Some may argue he would be best at 12, but that position is already filled. Maybe his best attacking days at 10 were over by the time he joined us, but he could run a back line like few others, his booming touch kicking was a joy to behold, and he was a sturdy rock in defence.
Choosing Catty at 10 however means that we need to have a goal-kicker at 15, as he wasn’t really a front-line kicker for us. Which in turn means that some other compromises have to be made elsewhere in the backs…
11. Left Wing – Sailoisi Tagickaibau
Justin Bishop was an inspirational player for us for many a early year, ran in tries for fun and was also a superb defender. In later days Marland Yarde was also a stand-out for us, and scored some wonder tries.
But really it’s a pretty simple choice – one of the great left wings of modern rugby, Tagi could genuinely turn a game in a moment and what a sight he was once he had got into that long loping stride, handing-off tacklers like they were children, and then dropping his shoulder and swooping for the try-line.
12. Inside Centre – Seilala Mapasua
Once Catty has been chosen at 10, it basically boils down to a shoot-out between Seilaila Mapasua or Brendan Venter.
A mighty presence both on and off the field, ‘The Doc’ will go down in LI folk-lore for that ‘tackle’ on Matt Dawson in the PG Cup Final – a moment when it became clear that it was to be our day and Saints went to pieces afterwards. His very presence on the pitch was usually worth 5-8 points to us.
But it is impossible to overlook ‘Maps’ – one of the genuinely great players to have worn our green shirt. He was so often the dynamic point-man to our attack, and a huge presence in defence. With his hair billowing in the wind and a huge smile on his face, what a sight he was in full cry.
13. Outside Centre – Jonathan Joseph
A difficult choice – with Delon Armitage losing out at 15 and 14, can we somehow slot him into his 3rd-choice position? But what made Delon so good on the wing or at full-back - speed in open space – meant that he perhaps was not quite so effective at 13. Elvis Seveali’I shone for us for a couple of seasons in the glory days, and Geoff Appleford was a fine player back in the early era.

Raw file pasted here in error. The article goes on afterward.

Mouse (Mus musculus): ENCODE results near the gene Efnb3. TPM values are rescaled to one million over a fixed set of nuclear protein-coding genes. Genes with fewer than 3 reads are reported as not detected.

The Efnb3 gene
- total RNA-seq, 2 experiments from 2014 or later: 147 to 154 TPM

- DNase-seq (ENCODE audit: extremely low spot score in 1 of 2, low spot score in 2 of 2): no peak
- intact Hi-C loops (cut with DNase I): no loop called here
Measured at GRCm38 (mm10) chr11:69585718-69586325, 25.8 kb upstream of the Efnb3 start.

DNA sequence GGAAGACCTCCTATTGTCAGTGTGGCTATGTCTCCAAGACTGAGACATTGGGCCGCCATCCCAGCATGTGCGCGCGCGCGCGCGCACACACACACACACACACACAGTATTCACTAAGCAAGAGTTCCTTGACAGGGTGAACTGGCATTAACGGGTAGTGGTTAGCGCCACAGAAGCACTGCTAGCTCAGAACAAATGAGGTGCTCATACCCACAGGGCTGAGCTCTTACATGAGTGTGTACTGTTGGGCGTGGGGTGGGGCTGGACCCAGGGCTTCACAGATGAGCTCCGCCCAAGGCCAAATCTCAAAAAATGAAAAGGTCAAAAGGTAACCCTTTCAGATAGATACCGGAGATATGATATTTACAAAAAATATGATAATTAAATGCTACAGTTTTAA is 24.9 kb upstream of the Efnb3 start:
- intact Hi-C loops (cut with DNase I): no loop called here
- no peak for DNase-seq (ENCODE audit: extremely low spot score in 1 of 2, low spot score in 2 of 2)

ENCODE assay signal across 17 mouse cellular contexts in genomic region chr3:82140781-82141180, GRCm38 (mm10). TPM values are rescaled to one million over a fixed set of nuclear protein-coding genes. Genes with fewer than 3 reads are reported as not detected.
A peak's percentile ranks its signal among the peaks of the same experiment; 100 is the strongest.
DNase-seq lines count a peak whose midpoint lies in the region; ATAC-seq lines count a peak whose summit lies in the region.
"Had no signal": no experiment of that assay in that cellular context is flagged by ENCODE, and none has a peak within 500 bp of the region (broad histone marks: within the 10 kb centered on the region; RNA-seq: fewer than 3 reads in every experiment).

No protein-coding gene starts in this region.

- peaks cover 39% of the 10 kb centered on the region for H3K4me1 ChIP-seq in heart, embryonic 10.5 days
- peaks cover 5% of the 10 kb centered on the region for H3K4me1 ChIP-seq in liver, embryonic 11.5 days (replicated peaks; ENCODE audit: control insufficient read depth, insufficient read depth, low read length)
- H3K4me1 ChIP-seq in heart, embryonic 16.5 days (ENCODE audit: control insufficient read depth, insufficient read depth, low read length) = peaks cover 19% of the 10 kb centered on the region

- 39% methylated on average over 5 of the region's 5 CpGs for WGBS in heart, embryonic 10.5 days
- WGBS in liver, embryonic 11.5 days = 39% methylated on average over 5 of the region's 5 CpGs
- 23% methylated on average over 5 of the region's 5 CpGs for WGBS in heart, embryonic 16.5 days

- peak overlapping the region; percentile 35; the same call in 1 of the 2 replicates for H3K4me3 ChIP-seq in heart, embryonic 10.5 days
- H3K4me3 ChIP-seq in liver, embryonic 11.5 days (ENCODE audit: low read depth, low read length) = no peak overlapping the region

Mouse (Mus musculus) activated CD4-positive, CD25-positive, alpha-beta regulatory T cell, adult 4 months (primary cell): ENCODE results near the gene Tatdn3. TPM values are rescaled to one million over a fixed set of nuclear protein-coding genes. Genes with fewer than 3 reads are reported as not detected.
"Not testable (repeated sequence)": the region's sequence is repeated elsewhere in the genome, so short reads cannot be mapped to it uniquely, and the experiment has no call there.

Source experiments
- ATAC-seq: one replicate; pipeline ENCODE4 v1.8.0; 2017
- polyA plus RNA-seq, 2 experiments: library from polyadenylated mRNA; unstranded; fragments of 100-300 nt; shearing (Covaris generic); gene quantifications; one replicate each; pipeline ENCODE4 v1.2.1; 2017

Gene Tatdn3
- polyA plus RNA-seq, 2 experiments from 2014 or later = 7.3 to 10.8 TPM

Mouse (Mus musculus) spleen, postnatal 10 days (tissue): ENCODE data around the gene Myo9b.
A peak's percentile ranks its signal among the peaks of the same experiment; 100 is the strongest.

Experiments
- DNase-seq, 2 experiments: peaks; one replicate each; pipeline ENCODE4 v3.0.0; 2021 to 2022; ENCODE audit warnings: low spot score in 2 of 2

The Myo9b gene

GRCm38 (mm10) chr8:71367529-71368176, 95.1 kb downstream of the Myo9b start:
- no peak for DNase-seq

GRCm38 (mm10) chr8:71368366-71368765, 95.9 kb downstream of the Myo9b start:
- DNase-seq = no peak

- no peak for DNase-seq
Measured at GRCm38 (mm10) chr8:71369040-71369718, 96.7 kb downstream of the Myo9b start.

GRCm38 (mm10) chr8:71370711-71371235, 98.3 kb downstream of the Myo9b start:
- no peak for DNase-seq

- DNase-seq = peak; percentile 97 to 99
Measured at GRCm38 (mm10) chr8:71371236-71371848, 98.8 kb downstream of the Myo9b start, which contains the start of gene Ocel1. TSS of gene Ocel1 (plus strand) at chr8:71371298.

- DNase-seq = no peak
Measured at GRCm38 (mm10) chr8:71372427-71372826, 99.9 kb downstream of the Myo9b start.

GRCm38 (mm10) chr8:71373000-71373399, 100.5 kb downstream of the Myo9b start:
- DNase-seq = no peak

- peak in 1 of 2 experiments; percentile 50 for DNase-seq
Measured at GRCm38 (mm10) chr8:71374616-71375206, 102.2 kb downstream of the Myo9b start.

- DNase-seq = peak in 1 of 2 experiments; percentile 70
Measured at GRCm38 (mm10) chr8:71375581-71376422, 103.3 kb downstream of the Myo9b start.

However, although arguably Jonathan Joseph he has achieved more since he left us, even in those youthful blooms of his career with us it was clear that a true star had been born. JJ’s mesmerising runs, hips swaying left and right, allied to a remarkable acceleration from a standing start, would often leave defenders for dead.
14. Right Wing – Topsy Ojo
Undoubtedly the hardest choice, with a wealth of fine players. Paul Sackey - what a player he was, flying down the wing in the days when he really didn’t get much of the ball. Then Delon Armitage – losing out at 15, but nearly as adept at 14. And more recently Alex Lewington – a true ‘game-breaker’, who would probably have won England caps by now if he played for a more successful team.
But for sheer class and consistency over 15 years, Topsy Ojo gets the nod. In the early days his pace was electric, and he could wriggle through tackles like an eel. He may have lost a bit of pace over the years, but for a few seasons he largely carried the attack on his shoulders. His try-scoring record speak for itself.
15. Full Back – Peter Hewat
The early era was dominated by Mike Horak – he couldn’t kick for toffee, but what a reassuring sight he was at the back, fielding kicks and then a strong runner in counter-attack. And Tom Homer largely kept us safe from relegation for a couple of seasons with his assured defence, and quite remarkable goal-kicking.
If we had a goal-kicker at 10 I would have gone for Delon Armitage – superb in both defence and attack, and someone who was also a real ‘game-changer’.
But we need a front-line kicker, so Peter Hewat gets the nod.
PH doesn’t lose anything in attack - the sight of the elegant Aussie surging out of defence, like tea-clipper in full sail, was one of the most thrilling sights I can remember at the Madstad. Maybe he was slightly ‘iffy’ in defence, but his very assured goal-kicking seals the deal for me.
Maybe some names I have missed out here – and some controversial choices. What do you think?
(Takes cover and awaits incoming missiles….!)
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Richards over Hodgson is controversial but other than that I agree pretty much everywhere.
IMO Maps MOTM in that team
Hodgson 9 (Who remembers that covering tackle in the quarter final?
Eddie Halvey not that great and a dangerous drunk away from the pitch. It's not libel there was the court case to prove it.
Didn't Tonu try to sue the club. Can't find a record but I thought it was him.
Flutey good player but we were pretty much a stepping stone for him unlike the committed players in the original pick.
Geraghty, not really that great but did have the potential early on.
I think the really good players actually stand out quite a bit from the rest of the pick cause most of our players, at least in the time I have watched them, have been only good not great.
CJ Van de Linde? Sa?
Absolute club legends!!
CJ Van de Linde? Sa?
Absolute club legends!!
Leg ends surely?
Quote:Props are not stupid
Obviously it's all a question of personal preference, but Peter Richards, really?
Yup...I remember watching a match where PR was scrummy and then Dodge came on (or maybe moved over when PR came on) to play 10... was really effective that day..Peter gets the vote for me as he could play pretty much anywhere in the back line